The on-court action is fast and furious in Kevin Waltman's (Nowhere Fast) launch to a planned four-book series, which will especially appeal to basketball fans.
The author portrays adeptly a small town in Indiana obsessed with hoops, where coaches can influence generations of families and patterns can be hard to break. African American narrator Derrick Bowen ("D-Bow") may be only 6'3" (that's right, only) and a freshman at Marion East, but he knows the moves. Starter Nick Starks sees 15-year-old D-Bow as a threat and would rather have the team lose than pass to the newcomer and risk his first-string status. The main tension of the novel grows out of an opportunity D-Bow gets to move from his public school high school, where he's gradually building the trust of his coaches, to upscale Hamilton Academy, in another county and ranked #1. If he goes, his unemployed father has been promised a job. A protracted subplot about D-Bow's Uncle Kid and his suspicious interest in his nephew moving to Hamilton unfolds somewhat awkwardly, but the relationships between D-Bow and his brother and parents, as well as with his best friend, Wes--together with the on-court scenes--more than carry the novel.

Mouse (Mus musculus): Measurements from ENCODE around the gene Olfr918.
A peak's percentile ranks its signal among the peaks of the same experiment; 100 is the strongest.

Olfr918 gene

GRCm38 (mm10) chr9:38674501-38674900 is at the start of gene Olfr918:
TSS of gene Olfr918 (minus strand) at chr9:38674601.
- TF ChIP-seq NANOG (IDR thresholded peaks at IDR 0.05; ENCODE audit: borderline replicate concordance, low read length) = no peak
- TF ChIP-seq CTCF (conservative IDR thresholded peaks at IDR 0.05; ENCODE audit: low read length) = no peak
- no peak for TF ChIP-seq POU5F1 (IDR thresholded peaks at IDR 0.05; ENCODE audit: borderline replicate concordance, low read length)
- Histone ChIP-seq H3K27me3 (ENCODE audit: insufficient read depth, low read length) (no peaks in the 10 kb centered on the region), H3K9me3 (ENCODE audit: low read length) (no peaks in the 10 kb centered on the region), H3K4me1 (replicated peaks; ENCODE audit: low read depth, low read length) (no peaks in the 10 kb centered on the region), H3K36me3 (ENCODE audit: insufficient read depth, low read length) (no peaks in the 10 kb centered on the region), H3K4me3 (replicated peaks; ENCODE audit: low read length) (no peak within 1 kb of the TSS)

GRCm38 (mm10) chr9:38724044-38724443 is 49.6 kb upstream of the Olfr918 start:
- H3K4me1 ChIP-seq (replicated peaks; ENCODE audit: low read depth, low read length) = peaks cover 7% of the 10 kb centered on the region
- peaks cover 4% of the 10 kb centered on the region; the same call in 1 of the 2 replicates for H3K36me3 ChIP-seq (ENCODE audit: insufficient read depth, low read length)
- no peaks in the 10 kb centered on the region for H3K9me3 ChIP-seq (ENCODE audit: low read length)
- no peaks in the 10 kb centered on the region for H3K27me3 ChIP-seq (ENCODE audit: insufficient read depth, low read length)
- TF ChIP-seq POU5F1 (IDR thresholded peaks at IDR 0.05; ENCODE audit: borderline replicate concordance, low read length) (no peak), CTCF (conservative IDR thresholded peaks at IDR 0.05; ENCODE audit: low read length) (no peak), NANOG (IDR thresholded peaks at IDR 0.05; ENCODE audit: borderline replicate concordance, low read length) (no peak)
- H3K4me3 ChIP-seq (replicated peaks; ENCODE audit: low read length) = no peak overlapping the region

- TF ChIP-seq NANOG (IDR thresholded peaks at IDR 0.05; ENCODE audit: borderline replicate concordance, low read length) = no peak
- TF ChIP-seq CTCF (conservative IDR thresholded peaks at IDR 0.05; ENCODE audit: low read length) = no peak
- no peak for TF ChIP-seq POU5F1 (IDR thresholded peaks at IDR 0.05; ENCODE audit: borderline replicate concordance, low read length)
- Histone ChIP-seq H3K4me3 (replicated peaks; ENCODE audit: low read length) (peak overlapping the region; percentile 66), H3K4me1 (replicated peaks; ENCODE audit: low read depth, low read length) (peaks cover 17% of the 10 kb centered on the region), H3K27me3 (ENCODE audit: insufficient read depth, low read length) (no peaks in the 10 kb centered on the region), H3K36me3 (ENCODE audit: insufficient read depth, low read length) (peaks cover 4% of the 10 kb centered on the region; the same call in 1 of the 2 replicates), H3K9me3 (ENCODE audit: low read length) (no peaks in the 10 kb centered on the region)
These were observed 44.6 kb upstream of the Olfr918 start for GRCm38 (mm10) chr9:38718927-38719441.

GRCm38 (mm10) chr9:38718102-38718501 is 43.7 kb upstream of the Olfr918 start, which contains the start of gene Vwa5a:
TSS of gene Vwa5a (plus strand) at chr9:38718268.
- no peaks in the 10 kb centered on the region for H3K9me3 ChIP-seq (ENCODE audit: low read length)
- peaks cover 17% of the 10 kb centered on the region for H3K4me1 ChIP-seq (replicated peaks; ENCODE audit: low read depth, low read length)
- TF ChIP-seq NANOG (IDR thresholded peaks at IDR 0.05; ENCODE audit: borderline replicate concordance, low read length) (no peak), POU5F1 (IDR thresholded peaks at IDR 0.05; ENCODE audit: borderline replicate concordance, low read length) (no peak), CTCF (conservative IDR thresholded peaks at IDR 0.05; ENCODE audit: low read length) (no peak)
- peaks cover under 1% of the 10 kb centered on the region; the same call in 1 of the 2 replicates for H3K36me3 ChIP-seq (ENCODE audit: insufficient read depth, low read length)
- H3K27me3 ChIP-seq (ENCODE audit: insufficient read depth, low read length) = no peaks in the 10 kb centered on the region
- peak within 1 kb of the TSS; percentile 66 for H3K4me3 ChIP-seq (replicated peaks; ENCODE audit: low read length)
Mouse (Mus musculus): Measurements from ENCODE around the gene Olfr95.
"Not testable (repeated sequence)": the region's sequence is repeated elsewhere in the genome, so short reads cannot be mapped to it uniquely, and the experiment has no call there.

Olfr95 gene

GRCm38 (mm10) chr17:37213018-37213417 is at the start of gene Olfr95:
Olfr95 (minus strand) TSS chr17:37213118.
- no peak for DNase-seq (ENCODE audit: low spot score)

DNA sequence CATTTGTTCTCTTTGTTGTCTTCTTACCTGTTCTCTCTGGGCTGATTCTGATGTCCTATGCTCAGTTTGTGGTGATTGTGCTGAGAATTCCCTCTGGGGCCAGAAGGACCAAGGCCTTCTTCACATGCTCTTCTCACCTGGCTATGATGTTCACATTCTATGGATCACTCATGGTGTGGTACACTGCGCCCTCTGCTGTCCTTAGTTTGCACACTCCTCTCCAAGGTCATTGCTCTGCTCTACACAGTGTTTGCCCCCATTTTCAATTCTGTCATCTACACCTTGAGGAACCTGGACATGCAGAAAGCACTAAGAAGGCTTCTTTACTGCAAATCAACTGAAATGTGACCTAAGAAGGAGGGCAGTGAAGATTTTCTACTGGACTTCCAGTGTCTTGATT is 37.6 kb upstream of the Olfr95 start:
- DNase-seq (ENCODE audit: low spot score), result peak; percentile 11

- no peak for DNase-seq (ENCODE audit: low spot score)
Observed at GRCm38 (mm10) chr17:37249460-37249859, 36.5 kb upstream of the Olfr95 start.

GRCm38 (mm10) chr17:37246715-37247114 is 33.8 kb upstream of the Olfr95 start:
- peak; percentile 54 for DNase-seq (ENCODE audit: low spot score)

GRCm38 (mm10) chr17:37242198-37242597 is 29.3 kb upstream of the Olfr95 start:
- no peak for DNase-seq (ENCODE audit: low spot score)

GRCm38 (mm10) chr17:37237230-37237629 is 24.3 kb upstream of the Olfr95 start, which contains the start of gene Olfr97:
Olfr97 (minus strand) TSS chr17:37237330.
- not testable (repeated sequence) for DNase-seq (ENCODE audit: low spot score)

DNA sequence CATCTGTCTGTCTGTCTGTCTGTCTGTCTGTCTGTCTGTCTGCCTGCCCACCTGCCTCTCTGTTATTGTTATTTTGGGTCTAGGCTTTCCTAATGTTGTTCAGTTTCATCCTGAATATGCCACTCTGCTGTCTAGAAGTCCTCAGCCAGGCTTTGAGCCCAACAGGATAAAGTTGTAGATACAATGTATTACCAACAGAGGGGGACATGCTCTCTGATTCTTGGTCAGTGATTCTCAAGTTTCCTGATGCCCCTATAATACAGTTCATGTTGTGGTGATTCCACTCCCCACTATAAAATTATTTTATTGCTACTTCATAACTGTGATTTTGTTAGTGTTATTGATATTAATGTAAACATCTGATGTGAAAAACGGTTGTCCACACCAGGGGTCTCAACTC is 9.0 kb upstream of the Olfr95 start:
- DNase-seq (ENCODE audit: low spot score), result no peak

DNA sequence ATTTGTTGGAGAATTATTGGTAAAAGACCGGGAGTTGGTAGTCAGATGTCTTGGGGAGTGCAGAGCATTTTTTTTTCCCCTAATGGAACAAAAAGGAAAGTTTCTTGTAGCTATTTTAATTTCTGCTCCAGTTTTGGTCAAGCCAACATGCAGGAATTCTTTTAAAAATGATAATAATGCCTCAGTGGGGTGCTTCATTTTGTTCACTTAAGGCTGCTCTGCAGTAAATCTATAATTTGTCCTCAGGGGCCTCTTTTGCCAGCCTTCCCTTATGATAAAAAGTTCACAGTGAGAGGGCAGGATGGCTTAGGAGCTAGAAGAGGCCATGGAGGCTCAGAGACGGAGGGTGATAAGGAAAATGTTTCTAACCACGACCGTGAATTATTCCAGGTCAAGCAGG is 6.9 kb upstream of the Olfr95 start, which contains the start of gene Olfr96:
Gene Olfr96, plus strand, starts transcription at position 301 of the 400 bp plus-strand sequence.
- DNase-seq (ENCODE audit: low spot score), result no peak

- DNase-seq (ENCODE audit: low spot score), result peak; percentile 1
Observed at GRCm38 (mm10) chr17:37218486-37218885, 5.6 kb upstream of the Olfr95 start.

Credible characterizations, catchy dialogue ("At the end of the day, the ring is the thing," D-Bow thinks, at the prospect of winning a championship) and growing suspense as to which school D-Bow will choose will hold readers' attention. --Jennifer M. Brown, children's editor, Shelf Awareness